Louisville Medicine Volume 69, Issue 9 - Page 12

( continued from page 9 ) me what I wanted to be when I grow up . Honestly , being a doctor was the last thing I wanted . I saw how tired my dad was at night and his absence at dance recitals and school functions was always noticeable . Despite his fatigue , he always was kind when talking to patients and staff . The expectations were also suffocating at times . The occasional A- was not good enough and extracurricular activities that did not contribute to my overall resume for college were considered a waste of time . I wanted experiences like my friends with non-doctor parents , like being able to go to summer camp or missing school for fake illnesses , and not to have to spend my summers working in the dusty old patient file room in my dad ’ s office .
I thought of other careers . I pictured myself as a commercial artist , though I didn ’ t really know what a commercial artist did , it just sounded cool . For a fleeting moment , I thought of being a lawyer , but nothing about law fascinated me . I dreamed of being a Broadway singer but heard countless stories of struggling singers and actors . All the while , my parents quietly listened to all these thoughts and dreams , even when I pushed them to loudly react in protest . Despite all my pushing and searching for different paths , I always seemed to find myself back to medicine and that yearn to help and serve others grew . And though I say I made it back to medicine on my own , I know I was never alone .
The day I graduated from medical school , both my parents were there to place my hood as they announced my name . It was one of the best moments of my life . That moment marked a change in our relationship . No longer was I just their daughter , but I now was their colleague . From that moment , I saw my parents differently . I started to appreciate the long hours that my dad had put in when I was younger and that the missed dance recitals were sacrifices he made for our family . I saw my mom as the wonderful and dedicated physician she is , and how she balanced being a physician with being a mom . All the expectations and pressure , though during my younger years seemed overwhelming , finally made sense .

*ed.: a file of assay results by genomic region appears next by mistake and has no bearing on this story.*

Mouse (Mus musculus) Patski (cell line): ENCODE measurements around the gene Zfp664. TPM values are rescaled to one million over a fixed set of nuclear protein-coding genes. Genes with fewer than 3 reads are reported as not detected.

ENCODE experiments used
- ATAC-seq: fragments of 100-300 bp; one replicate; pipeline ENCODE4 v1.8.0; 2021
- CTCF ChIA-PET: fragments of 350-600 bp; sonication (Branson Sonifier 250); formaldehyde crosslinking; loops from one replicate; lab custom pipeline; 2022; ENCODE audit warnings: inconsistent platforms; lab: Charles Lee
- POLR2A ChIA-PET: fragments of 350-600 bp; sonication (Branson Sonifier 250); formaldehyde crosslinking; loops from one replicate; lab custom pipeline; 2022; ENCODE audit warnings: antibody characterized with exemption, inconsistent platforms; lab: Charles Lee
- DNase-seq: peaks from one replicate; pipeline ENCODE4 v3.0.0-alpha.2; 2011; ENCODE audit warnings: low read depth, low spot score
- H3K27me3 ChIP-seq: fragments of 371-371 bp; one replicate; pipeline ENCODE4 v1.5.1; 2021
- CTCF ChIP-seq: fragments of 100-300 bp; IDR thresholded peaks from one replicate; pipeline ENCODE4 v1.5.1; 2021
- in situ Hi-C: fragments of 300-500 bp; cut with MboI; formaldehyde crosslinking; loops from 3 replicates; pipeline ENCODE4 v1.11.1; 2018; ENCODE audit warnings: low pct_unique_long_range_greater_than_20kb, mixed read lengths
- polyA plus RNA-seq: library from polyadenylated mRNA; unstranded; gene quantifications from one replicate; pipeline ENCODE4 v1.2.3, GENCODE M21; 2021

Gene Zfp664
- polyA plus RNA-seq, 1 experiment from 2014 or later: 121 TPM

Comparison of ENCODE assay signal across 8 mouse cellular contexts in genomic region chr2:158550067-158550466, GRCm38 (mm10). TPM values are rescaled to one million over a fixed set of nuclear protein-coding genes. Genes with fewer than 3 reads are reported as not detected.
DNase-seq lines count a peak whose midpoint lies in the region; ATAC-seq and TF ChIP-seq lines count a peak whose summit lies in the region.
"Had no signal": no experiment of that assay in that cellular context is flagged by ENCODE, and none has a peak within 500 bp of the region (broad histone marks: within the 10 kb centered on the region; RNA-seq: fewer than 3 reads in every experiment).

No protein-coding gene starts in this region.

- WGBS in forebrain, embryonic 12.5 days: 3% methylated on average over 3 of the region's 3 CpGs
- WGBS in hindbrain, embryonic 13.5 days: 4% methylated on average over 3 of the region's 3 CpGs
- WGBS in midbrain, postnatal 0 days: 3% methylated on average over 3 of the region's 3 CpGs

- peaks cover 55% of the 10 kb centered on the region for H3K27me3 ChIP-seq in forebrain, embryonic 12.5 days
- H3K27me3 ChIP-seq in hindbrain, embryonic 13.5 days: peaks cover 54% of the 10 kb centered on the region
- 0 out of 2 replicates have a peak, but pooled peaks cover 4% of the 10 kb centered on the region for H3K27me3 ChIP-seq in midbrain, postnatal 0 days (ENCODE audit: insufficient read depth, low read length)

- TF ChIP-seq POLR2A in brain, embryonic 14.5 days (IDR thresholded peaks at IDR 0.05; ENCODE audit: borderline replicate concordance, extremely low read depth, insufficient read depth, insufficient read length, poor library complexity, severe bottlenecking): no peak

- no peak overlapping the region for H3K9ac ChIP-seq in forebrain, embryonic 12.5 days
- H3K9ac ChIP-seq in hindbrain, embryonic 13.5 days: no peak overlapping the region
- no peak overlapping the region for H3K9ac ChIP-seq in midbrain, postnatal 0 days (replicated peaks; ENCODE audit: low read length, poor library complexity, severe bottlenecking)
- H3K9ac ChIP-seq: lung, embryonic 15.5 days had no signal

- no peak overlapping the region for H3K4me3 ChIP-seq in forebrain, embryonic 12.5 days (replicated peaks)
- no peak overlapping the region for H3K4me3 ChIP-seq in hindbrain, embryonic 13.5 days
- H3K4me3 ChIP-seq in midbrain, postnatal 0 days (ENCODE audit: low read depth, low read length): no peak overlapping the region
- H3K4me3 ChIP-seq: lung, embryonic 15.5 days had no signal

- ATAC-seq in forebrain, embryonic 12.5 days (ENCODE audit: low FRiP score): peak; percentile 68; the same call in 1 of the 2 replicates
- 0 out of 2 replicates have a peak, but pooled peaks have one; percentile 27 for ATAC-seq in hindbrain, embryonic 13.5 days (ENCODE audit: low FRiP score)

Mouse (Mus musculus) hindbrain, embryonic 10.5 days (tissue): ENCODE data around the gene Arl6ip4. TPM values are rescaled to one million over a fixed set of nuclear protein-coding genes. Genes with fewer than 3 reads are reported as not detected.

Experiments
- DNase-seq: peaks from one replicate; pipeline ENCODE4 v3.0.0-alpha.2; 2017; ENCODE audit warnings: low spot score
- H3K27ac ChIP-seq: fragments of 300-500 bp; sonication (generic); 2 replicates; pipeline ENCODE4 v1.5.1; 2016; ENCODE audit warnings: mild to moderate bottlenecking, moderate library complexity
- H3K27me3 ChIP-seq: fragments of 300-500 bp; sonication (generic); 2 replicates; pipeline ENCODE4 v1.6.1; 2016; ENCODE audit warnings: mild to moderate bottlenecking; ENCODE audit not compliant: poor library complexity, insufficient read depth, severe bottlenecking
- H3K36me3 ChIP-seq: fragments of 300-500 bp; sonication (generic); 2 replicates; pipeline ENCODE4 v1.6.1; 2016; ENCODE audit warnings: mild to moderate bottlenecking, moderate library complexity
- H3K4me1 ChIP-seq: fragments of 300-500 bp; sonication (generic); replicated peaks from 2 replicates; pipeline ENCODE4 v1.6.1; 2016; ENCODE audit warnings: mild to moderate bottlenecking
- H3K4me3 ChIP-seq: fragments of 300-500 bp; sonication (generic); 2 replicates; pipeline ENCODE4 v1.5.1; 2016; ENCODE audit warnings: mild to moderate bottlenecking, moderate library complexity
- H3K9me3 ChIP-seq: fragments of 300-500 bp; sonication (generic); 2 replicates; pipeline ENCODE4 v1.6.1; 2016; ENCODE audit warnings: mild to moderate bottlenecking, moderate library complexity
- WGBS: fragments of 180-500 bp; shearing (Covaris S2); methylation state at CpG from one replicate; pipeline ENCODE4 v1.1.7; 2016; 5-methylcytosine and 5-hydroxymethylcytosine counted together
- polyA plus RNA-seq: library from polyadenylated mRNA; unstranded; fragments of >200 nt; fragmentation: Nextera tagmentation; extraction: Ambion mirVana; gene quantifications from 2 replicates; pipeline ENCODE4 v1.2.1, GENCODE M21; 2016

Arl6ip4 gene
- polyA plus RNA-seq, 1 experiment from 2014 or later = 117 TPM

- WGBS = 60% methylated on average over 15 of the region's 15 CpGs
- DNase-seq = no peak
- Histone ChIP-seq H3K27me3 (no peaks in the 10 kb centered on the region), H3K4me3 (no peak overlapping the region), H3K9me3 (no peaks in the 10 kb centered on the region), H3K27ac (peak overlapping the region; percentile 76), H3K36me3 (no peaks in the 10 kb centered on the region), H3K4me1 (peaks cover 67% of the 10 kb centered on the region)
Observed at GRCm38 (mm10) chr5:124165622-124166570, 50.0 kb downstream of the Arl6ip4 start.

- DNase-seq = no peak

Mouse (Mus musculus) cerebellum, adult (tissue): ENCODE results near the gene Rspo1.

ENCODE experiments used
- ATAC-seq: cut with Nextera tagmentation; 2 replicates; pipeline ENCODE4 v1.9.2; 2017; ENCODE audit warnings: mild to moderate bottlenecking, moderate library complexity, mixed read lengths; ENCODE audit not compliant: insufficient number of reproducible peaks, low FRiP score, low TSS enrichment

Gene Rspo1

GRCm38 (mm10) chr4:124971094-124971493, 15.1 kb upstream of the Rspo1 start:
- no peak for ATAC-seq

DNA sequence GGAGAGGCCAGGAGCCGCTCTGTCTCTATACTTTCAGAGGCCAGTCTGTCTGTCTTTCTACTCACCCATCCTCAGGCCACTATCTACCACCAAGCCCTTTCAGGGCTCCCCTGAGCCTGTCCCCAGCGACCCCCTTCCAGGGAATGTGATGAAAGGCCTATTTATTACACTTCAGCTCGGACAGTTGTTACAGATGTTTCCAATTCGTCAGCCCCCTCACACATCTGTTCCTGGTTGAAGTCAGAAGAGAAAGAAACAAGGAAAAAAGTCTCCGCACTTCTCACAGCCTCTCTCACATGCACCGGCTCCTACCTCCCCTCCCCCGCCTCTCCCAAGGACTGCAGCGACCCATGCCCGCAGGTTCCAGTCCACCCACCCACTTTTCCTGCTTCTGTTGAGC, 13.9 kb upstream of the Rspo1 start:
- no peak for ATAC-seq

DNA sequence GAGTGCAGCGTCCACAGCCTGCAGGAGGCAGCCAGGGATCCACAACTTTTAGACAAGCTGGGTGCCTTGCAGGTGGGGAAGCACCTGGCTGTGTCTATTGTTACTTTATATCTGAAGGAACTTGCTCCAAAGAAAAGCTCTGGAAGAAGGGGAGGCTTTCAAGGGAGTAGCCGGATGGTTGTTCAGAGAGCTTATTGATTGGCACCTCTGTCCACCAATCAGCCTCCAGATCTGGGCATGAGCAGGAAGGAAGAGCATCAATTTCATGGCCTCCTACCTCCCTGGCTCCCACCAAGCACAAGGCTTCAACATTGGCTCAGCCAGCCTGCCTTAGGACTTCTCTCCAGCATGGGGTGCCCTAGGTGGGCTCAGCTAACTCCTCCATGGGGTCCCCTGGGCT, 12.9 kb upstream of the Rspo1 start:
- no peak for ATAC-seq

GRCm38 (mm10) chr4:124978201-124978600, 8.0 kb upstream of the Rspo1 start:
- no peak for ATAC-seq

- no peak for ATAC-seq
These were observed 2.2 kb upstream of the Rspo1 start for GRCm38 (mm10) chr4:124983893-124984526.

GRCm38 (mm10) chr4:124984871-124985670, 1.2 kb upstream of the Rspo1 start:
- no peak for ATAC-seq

Now as a parent myself , I think often of my own childhood and how my perspective has changed from then to now . I remember those summers in my dad ’ s old file room fondly and of the days he let me eat the snacks in the doctors ’ lounge . I understand the sacrifices both my parents made in their careers and their family life to provide the best for my brothers and me while still honoring their oath to their patients . I look at my son and can ’ t help but wonder if he ’ ll be the third generation of physicians in our family and if the legacy will continue with him or with my niece or nephews . I am careful to let him have his own experiences and create his own path but can ’ t help to share my joy of caring for others with him . I worry that he ’ ll feel pressure or think I have expectations of him other than just wanting the best for him , just like my parents wanted for me .
In the meantime , I will quietly listen to his thoughts and dreams of the future . He currently has a list of the great things he wants to be , like an astronaut , a soccer player , a scientist and maybe a doctor . The one sure thing is that in those early mornings when he asks if he can stay home from school , I will make him go to school with his fake tummy ache . Dr . Valerie Briones-Pryor is a hospitalist with UofL Health .


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